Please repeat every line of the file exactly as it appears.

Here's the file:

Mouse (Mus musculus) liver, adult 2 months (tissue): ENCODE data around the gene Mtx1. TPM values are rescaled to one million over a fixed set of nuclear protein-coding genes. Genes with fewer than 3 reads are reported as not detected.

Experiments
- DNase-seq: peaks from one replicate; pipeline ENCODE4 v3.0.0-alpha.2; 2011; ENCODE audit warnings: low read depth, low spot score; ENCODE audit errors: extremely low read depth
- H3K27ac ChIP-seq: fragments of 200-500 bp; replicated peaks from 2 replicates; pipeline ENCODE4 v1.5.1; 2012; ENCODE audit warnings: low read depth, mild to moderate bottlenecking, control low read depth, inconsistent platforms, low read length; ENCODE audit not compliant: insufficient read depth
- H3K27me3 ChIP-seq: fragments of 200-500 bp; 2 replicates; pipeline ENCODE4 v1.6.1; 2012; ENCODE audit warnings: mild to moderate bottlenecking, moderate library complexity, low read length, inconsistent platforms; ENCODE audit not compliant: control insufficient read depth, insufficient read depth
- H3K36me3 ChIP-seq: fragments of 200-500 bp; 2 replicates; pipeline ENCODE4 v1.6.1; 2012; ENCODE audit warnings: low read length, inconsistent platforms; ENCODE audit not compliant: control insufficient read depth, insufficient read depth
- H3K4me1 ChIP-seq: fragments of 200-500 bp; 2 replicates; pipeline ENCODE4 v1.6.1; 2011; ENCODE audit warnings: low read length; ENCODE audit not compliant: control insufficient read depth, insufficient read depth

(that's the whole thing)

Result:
Mouse (Mus musculus) liver, adult 2 months (tissue): ENCODE data around the gene Mtx1. TPM values are rescaled to one million over a fixed set of nuclear protein-coding genes. Genes with fewer than 3 reads are reported as not detected.

Experiments
- DNase-seq: peaks from one replicate; pipeline ENCODE4 v3.0.0-alpha.2; 2011; ENCODE audit warnings: low read depth, low spot score; ENCODE audit errors: extremely low read depth
- H3K27ac ChIP-seq: fragments of 200-500 bp; replicated peaks from 2 replicates; pipeline ENCODE4 v1.5.1; 2012; ENCODE audit warnings: low read depth, mild to moderate bottlenecking, control low read depth, inconsistent platforms, low read length; ENCODE audit not compliant: insufficient read depth
- H3K27me3 ChIP-seq: fragments of 200-500 bp; 2 replicates; pipeline ENCODE4 v1.6.1; 2012; ENCODE audit warnings: mild to moderate bottlenecking, moderate library complexity, low read length, inconsistent platforms; ENCODE audit not compliant: control insufficient read depth, insufficient read depth
- H3K36me3 ChIP-seq: fragments of 200-500 bp; 2 replicates; pipeline ENCODE4 v1.6.1; 2012; ENCODE audit warnings: low read length, inconsistent platforms; ENCODE audit not compliant: control insufficient read depth, insufficient read depth
- H3K4me1 ChIP-seq: fragments of 200-500 bp; 2 replicates; pipeline ENCODE4 v1.6.1; 2011; ENCODE audit warnings: low read length; ENCODE audit not compliant: control insufficient read depth, insufficient read depth